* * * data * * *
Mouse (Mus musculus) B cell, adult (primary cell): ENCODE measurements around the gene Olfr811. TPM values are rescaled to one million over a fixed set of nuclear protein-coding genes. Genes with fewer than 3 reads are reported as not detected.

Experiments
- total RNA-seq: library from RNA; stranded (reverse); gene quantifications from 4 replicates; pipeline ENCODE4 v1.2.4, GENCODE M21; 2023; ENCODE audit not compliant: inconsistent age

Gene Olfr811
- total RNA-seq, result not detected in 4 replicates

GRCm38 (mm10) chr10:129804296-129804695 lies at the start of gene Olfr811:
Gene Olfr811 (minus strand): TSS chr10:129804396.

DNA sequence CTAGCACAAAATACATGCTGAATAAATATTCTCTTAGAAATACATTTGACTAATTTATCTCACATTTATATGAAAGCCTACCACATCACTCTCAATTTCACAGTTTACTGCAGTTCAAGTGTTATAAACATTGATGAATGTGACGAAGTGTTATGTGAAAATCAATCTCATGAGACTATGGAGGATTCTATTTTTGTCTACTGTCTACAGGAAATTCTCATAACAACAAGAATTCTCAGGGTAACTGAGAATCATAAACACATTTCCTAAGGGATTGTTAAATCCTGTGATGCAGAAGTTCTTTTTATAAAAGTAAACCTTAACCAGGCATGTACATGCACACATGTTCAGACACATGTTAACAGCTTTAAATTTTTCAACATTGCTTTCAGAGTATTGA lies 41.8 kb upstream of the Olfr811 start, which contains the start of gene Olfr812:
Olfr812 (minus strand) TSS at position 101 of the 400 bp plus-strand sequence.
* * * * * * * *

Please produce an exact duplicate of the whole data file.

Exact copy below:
Mouse (Mus musculus) B cell, adult (primary cell): ENCODE measurements around the gene Olfr811. TPM values are rescaled to one million over a fixed set of nuclear protein-coding genes. Genes with fewer than 3 reads are reported as not detected.

Experiments
- total RNA-seq: library from RNA; stranded (reverse); gene quantifications from 4 replicates; pipeline ENCODE4 v1.2.4, GENCODE M21; 2023; ENCODE audit not compliant: inconsistent age

Gene Olfr811
- total RNA-seq, result not detected in 4 replicates

GRCm38 (mm10) chr10:129804296-129804695 lies at the start of gene Olfr811:
Gene Olfr811 (minus strand): TSS chr10:129804396.

DNA sequence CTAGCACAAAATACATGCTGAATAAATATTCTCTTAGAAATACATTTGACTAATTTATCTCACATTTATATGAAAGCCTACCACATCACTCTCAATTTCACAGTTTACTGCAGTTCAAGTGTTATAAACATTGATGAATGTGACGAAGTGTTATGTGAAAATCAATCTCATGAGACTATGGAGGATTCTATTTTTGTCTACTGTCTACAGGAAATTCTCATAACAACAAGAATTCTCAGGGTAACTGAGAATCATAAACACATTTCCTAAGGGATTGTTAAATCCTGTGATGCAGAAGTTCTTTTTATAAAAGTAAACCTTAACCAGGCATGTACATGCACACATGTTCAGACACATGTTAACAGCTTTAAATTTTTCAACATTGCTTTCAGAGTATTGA lies 41.8 kb upstream of the Olfr811 start, which contains the start of gene Olfr812:
Olfr812 (minus strand) TSS at position 101 of the 400 bp plus-strand sequence.